manufacturer’s web site:
Reasonable price too, about 1/4 of the Extractigator. It might help
with the smaller clerodendrum, though not with the ardesia. It should
be useful for a variety of other things. I think I’d still have to put
a board under the lever arm in soft soil.
Pulling the larger clerodendrum definitely requires either a VERY
strong grip on the stem or roots, or getting under the roots. Some of
the devices around look like they just won’t grip tightly enough.
FACE: I sort of like the idea of pulling them with the car. Might be a
bit slow, as there’s probably well over 100 stems needing this
treatment, and that doesn’t even count the small ones that are easier
to pull. Maybe I could do this trick with my bicycle, which is easier
to maneuvre? 😉
Earlier discussion mentioned the Weed and Brush Puller at
I asked, and they sent me a photo of the entire device. For anyone
who’s interested, I’ve put that photo up at
It looks like it also has a lever arrangement — two flat prongs coming
out the back. I’ve asked for clarification. The prongs look a little
wider than the others, but I think would still need a board in my soil,
but maybe not always.
My search continues, but I’m feeling a lot better about the choices
Face 2009-07-23 13:01:43
I just did a Google Image on clerodendrum and it really looks very pretty —
but maybe those are specialty cultivars.
If you do it on a bike, then be prepared to go over the handlebars when you
reach the end of the rope.
I know that the car trick sounds drastic. I only use it for opportunistic
trees that have gotten to a coupla feet and man-powered pulling is out of
the question. Even then i will spade around the trunk to loosen things up a
bit before I pull. (That’s the trunk of the tree — not the car.)
For $115 it should do the pulling by itself while you sit on the porch. 🙂
Consider that you can buy a “specialty” shovel from Home Depot for about 5
bucks. Actually, this specialty shovel is cleverly disguised to look like a
common pointed shovel, but incorporates a hardened steel pointed end and a
wide thin blade engineered for easy ground penetration up to 8 inches as
well as a long hardwood handle for excellent leverage.
Most especially after a rain that has softened the ground this scientific
and ergonometric implement will easily dislodge roots that have grappled
into down into soil and allow an easy pickup of the targeted plant or
The writer here has had much experience using this amazing device which is
multi-usage and can also be employed for other things like digging holes in
the ground. Just last week the wife spotted a nice fern back in the woods
that was really supposed to be at the edge of the yard and using the
specialty shovel and spading in a circle around the subject fern a perfect
root ball was made which with the final push came up from the ground cradled
on the wide specialty blade.
Amazing device! FACE
Edward reid 2009-07-24 00:26:16
Oh, it IS pretty. Beautiful flowers. Actually Clerodendrum is a large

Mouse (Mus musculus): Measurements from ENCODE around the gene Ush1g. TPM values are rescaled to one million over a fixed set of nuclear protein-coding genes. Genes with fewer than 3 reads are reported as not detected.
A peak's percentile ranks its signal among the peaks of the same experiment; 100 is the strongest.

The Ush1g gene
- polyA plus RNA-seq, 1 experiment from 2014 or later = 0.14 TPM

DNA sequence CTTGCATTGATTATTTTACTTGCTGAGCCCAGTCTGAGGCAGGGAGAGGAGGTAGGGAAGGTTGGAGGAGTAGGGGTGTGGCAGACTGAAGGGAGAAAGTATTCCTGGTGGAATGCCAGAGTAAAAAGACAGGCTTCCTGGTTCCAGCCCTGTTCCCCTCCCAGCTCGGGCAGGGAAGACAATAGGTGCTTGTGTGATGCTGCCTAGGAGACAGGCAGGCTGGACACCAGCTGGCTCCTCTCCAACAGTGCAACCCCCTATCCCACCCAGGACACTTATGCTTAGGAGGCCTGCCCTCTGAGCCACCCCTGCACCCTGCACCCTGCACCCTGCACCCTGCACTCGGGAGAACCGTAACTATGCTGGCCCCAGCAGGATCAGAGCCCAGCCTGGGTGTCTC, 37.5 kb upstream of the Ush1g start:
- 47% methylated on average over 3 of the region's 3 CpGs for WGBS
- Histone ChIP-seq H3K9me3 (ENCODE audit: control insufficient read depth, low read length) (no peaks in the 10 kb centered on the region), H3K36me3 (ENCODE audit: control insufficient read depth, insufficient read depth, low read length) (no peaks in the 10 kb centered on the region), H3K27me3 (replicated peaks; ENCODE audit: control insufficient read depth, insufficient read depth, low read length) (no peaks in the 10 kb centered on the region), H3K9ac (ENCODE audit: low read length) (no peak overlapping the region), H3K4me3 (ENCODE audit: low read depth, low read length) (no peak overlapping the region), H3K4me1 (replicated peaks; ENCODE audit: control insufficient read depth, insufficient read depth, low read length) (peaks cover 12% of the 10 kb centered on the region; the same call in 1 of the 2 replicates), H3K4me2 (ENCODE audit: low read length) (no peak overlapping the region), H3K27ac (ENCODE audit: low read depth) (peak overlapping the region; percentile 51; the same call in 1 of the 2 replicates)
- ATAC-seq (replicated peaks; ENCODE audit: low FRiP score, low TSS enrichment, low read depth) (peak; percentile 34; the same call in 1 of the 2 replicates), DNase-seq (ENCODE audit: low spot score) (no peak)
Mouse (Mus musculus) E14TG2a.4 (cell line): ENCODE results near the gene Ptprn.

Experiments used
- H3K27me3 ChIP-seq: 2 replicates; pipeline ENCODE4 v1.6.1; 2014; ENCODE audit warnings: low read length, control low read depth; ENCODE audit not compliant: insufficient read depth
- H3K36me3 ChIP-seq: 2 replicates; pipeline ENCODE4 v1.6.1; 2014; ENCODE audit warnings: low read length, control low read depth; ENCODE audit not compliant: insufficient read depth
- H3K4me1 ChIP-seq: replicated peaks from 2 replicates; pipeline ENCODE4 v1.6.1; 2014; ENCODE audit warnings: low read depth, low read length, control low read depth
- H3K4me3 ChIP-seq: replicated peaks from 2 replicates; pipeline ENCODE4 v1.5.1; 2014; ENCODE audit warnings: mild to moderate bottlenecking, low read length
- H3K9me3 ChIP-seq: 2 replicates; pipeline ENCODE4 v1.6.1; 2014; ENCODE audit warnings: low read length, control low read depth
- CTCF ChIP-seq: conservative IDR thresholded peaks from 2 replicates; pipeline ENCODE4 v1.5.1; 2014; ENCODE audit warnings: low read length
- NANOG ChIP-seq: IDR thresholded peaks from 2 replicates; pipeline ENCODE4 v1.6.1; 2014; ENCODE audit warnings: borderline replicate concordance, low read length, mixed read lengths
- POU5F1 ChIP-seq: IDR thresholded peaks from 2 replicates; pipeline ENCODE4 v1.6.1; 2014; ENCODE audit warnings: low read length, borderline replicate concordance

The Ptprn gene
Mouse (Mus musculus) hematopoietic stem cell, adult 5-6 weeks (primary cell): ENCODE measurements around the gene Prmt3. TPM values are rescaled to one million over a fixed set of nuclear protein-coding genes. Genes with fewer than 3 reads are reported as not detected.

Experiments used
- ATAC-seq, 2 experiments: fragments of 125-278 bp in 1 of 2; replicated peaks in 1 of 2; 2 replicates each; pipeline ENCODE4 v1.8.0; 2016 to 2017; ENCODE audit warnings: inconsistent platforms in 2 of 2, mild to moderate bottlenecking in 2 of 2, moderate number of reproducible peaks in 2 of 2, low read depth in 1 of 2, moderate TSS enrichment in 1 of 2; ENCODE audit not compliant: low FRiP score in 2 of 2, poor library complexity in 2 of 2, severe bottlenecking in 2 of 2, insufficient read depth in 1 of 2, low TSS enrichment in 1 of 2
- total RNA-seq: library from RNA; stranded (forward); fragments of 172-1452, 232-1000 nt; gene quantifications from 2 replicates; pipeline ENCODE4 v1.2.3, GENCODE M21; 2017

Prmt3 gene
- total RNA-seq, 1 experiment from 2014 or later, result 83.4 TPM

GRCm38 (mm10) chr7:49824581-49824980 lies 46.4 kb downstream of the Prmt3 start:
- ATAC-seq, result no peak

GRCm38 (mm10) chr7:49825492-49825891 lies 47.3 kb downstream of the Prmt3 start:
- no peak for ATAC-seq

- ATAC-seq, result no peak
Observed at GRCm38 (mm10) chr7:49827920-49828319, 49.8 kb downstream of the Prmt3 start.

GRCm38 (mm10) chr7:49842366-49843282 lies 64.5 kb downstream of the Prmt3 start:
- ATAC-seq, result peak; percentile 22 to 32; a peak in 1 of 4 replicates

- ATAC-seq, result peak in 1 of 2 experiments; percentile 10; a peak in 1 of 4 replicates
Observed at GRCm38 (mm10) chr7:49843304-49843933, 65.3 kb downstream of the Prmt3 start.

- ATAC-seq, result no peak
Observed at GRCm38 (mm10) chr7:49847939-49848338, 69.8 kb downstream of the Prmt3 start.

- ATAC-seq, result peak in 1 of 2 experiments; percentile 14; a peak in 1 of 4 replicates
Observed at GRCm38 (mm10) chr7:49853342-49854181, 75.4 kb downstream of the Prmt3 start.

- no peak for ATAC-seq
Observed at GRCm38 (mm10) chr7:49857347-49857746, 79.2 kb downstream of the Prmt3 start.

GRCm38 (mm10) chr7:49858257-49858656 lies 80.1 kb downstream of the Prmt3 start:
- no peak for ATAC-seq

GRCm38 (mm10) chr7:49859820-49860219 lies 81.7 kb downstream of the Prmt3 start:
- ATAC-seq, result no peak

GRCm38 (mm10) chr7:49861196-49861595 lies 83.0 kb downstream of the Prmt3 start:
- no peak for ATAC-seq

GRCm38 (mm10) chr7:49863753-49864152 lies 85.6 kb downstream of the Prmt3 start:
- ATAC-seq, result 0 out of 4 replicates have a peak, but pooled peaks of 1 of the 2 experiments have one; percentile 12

genus — depending on which web page you hit, maybe 100 species, maybe
400. All native to SE Asia. Most info says that they won’t survive
below 45F and need a greenhouse, but obviously there are exceptions. I
don’t know what species I have, but the weather gets below freezing
every winter here (Tallahassee) and we had one night down around 22F
winter before last (in town — 15F in rural areas) and it wasn’t fazed
It would be a lovely garden plant if it weren’t so damned invasive. I
think I mentioned that it propagates by runners. I’ve had to pull it
out of azalea beds because it was threatening to shade out the azaleas!
Yech. I don’t need that. And to add insult, the disturbed foliage has a
rather obnoxious scent.
I should check tomorrow to see if any are in bloom so I can post a pic for you.
I suppose you could try dynamite. Actually ISTR my father trying the
car trick with some tree once when I was growing up. I don’t think it
worked for him.
I don’t think I’ve found any of my clerodendrum that needs this
treatment. Even the strongest ones, I can pull by hand IF I can get a
good enough grip without hurting my hands. IOW it’s stronger than my
fingers but not stronger than my legs. Probably is stronger than my
fingers were even when I was young. And if there’s a handful that are
stronger than my legs, I don’t mind digging a few. Just not a few hundred.
Yeah, well, that gets back to the “hire a teenager” idea. If it were
1/3 or maybe even 1/2 that price, I’d say I’ll just try it.
I like working in my yard, but digging up 200 woody weeds by digging
200 holes still doesn’t sound like I’m having fun yet.
Face 2009-07-24 00:26:50
I am sure you are well-acquainted with the nuances of hand pulling unwanted
garden growth. Sudden brute force seldom works unless you just want to tear
off the plant at the ground. What does work, especially in getting out the
roots, is steady applied pressure. I am not talking about minutes, but 5-15
Edward reid 2009-07-24 11:18:06
All depends on the weed of course. With many, pulling the stem will
never get the roots. The clerodendrum has a strong stem and will
usually bring up a lot of root with it. 5-15 seconds? I should be so
lucky. When I’ve been able to pull them, I’ve pulled on some for a
minute or too. My fingers paid for it the next day.
None in bloom right now.